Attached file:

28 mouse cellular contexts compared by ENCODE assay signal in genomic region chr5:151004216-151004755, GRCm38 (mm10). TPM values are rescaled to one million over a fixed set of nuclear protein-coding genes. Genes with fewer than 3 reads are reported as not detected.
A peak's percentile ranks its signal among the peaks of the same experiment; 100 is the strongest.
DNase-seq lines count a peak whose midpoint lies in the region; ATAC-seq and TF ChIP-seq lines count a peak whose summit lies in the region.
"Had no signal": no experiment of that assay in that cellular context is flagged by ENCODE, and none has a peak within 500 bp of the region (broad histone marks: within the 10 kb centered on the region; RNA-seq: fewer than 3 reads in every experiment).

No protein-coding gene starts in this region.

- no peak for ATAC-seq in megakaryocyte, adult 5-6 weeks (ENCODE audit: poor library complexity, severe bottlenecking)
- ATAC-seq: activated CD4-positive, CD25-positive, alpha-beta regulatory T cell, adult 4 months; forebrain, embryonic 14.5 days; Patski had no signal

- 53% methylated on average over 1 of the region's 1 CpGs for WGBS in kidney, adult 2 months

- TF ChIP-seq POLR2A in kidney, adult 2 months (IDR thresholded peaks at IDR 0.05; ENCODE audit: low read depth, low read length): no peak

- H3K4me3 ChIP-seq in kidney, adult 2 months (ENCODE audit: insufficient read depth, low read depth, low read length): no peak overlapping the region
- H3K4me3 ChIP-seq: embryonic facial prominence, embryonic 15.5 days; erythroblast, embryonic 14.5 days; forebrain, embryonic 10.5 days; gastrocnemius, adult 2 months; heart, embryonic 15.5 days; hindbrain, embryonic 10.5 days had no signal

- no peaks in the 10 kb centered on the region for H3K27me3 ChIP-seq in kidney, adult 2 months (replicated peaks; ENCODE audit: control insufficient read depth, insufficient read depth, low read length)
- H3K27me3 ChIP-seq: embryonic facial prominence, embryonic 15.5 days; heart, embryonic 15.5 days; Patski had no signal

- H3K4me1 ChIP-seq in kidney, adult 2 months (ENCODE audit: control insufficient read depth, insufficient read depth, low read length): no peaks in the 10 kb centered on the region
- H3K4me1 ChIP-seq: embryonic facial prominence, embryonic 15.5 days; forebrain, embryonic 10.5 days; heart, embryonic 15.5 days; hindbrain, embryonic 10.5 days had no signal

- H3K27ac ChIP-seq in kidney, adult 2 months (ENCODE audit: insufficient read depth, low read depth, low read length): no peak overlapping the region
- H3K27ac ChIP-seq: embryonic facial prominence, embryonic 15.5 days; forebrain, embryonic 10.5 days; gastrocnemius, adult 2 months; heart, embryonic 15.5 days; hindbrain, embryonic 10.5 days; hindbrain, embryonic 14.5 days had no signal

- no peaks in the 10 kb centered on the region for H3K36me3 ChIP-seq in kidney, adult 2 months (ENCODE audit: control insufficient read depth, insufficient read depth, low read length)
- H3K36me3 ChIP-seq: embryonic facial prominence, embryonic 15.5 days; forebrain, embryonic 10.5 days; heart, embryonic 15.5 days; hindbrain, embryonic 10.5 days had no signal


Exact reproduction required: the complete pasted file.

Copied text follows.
28 mouse cellular contexts compared by ENCODE assay signal in genomic region chr5:151004216-151004755, GRCm38 (mm10). TPM values are rescaled to one million over a fixed set of nuclear protein-coding genes. Genes with fewer than 3 reads are reported as not detected.
A peak's percentile ranks its signal among the peaks of the same experiment; 100 is the strongest.
DNase-seq lines count a peak whose midpoint lies in the region; ATAC-seq and TF ChIP-seq lines count a peak whose summit lies in the region.
"Had no signal": no experiment of that assay in that cellular context is flagged by ENCODE, and none has a peak within 500 bp of the region (broad histone marks: within the 10 kb centered on the region; RNA-seq: fewer than 3 reads in every experiment).

No protein-coding gene starts in this region.

- no peak for ATAC-seq in megakaryocyte, adult 5-6 weeks (ENCODE audit: poor library complexity, severe bottlenecking)
- ATAC-seq: activated CD4-positive, CD25-positive, alpha-beta regulatory T cell, adult 4 months; forebrain, embryonic 14.5 days; Patski had no signal

- 53% methylated on average over 1 of the region's 1 CpGs for WGBS in kidney, adult 2 months

- TF ChIP-seq POLR2A in kidney, adult 2 months (IDR thresholded peaks at IDR 0.05; ENCODE audit: low read depth, low read length): no peak

- H3K4me3 ChIP-seq in kidney, adult 2 months (ENCODE audit: insufficient read depth, low read depth, low read length): no peak overlapping the region
- H3K4me3 ChIP-seq: embryonic facial prominence, embryonic 15.5 days; erythroblast, embryonic 14.5 days; forebrain, embryonic 10.5 days; gastrocnemius, adult 2 months; heart, embryonic 15.5 days; hindbrain, embryonic 10.5 days had no signal

- no peaks in the 10 kb centered on the region for H3K27me3 ChIP-seq in kidney, adult 2 months (replicated peaks; ENCODE audit: control insufficient read depth, insufficient read depth, low read length)
- H3K27me3 ChIP-seq: embryonic facial prominence, embryonic 15.5 days; heart, embryonic 15.5 days; Patski had no signal

- H3K4me1 ChIP-seq in kidney, adult 2 months (ENCODE audit: control insufficient read depth, insufficient read depth, low read length): no peaks in the 10 kb centered on the region
- H3K4me1 ChIP-seq: embryonic facial prominence, embryonic 15.5 days; forebrain, embryonic 10.5 days; heart, embryonic 15.5 days; hindbrain, embryonic 10.5 days had no signal

- H3K27ac ChIP-seq in kidney, adult 2 months (ENCODE audit: insufficient read depth, low read depth, low read length): no peak overlapping the region
- H3K27ac ChIP-seq: embryonic facial prominence, embryonic 15.5 days; forebrain, embryonic 10.5 days; gastrocnemius, adult 2 months; heart, embryonic 15.5 days; hindbrain, embryonic 10.5 days; hindbrain, embryonic 14.5 days had no signal

- no peaks in the 10 kb centered on the region for H3K36me3 ChIP-seq in kidney, adult 2 months (ENCODE audit: control insufficient read depth, insufficient read depth, low read length)
- H3K36me3 ChIP-seq: embryonic facial prominence, embryonic 15.5 days; forebrain, embryonic 10.5 days; heart, embryonic 15.5 days; hindbrain, embryonic 10.5 days had no signal